If the tool estimates a success rate much lower than that, however, you may want to revise your planned spending down a bit. Conversely, if the chances of your savings supporting you the rest of your life come in a lot higher than 80%, you might consider spending some more.
But whatever level of spending you start with, you need to be ready to adjust it up or down as conditions change. For example, if your nest egg’s value declines sharply because the financial markets take a big hit as they did during the 2008 financial crisis, you may want to forgo an inflation increase or even scale back your planned withdrawal to avoid running through your assets too soon.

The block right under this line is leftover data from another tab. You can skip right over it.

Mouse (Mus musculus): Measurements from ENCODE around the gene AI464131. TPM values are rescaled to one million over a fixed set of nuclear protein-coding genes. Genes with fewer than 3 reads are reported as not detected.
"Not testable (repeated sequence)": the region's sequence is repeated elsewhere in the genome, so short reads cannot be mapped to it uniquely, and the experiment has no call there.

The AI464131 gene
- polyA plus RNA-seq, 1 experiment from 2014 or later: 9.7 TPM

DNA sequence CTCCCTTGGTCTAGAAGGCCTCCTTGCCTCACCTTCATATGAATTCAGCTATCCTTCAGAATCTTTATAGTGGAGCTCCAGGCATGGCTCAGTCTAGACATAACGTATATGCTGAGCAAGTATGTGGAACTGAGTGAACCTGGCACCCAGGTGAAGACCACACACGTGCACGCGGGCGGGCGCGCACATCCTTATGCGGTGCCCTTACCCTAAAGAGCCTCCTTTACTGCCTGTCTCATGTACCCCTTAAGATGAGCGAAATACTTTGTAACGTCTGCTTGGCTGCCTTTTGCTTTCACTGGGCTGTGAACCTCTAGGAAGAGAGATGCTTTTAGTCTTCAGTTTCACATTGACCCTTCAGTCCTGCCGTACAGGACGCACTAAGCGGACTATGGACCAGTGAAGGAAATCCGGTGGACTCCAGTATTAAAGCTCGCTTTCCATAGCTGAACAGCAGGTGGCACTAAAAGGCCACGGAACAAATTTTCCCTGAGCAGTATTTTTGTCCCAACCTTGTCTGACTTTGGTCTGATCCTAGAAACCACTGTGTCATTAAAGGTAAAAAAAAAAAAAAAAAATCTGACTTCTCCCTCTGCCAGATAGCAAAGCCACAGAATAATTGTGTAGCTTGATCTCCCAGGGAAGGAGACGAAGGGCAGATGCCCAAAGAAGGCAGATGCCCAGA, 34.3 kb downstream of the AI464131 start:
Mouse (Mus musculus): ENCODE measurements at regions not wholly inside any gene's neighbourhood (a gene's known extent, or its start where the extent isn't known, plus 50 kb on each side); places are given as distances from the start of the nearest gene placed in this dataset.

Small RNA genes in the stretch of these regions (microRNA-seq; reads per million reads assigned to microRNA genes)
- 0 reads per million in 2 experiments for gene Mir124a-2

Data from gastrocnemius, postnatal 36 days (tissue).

If, on the other hand, your savings balance begins to balloon because the markets are churning out well-above-average gains, as has been the case in recent years, you may want to splurge a bit and boost your spending so that you don’t end up with a big pile of assets late in retirement along with regrets you didn’t spend more early in retirement when you might have enjoyed yourself more.
By making such adjustments and periodically re-visiting a retirement income calculator throughout retirement with updated information about your savings balance and planned withdrawals, you should be able to get a sense of whether you’re spending down your nest egg at a “Goldilocks” pace, i.e., not too fast but not too slow.
One more thing you can do to boost your odds of having a happier and more rewarding retirement is spend in ways that have been shown to generate more satisfaction and happiness for retirees.